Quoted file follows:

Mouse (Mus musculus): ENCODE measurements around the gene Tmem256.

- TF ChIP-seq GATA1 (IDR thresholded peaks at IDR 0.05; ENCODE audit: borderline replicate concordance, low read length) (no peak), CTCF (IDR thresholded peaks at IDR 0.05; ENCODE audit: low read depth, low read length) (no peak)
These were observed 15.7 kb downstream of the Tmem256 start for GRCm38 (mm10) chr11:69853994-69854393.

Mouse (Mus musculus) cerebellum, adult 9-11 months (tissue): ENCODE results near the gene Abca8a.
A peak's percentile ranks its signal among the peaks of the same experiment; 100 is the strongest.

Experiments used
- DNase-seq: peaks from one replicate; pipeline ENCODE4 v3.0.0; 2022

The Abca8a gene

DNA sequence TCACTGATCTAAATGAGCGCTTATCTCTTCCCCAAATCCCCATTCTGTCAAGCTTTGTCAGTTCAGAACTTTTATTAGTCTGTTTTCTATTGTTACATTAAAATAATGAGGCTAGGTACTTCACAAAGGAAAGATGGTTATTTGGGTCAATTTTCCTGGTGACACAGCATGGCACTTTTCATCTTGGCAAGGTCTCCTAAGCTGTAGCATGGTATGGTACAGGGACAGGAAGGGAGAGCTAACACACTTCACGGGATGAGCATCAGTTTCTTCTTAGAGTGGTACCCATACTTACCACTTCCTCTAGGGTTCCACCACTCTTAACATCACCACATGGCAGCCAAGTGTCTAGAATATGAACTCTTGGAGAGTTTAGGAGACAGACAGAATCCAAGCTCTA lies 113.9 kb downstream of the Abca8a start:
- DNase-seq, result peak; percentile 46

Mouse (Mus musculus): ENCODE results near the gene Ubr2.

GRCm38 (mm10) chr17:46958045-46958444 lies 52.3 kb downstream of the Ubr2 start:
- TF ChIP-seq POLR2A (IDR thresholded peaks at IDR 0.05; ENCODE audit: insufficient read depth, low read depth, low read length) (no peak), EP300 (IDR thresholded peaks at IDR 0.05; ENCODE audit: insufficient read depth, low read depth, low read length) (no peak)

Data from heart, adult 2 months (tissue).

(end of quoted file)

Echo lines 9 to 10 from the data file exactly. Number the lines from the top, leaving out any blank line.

DNA sequence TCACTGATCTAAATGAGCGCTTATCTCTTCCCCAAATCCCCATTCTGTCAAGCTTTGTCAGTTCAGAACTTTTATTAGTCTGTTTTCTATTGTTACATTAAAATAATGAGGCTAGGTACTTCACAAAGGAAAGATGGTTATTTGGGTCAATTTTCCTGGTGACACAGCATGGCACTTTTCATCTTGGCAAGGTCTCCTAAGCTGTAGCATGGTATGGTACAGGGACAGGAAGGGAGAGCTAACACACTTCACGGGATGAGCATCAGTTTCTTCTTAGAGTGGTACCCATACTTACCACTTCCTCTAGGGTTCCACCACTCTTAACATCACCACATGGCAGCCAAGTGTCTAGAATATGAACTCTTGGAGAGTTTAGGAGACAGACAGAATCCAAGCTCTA lies 113.9 kb downstream of the Abca8a start:
- DNase-seq, result peak; percentile 46